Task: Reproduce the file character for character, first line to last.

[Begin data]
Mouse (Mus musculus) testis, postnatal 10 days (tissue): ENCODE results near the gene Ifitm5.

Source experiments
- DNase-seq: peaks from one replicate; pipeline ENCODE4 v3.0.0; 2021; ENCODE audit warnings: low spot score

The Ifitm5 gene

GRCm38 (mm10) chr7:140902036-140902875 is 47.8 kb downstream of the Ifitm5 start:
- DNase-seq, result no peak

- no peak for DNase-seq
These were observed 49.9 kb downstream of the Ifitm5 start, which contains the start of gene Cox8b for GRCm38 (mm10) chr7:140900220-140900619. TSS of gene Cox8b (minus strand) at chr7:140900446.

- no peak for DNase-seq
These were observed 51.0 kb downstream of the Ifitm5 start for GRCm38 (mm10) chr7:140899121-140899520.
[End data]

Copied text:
Mouse (Mus musculus) testis, postnatal 10 days (tissue): ENCODE results near the gene Ifitm5.

Source experiments
- DNase-seq: peaks from one replicate; pipeline ENCODE4 v3.0.0; 2021; ENCODE audit warnings: low spot score

The Ifitm5 gene

GRCm38 (mm10) chr7:140902036-140902875 is 47.8 kb downstream of the Ifitm5 start:
- DNase-seq, result no peak

- no peak for DNase-seq
These were observed 49.9 kb downstream of the Ifitm5 start, which contains the start of gene Cox8b for GRCm38 (mm10) chr7:140900220-140900619. TSS of gene Cox8b (minus strand) at chr7:140900446.

- no peak for DNase-seq
These were observed 51.0 kb downstream of the Ifitm5 start for GRCm38 (mm10) chr7:140899121-140899520.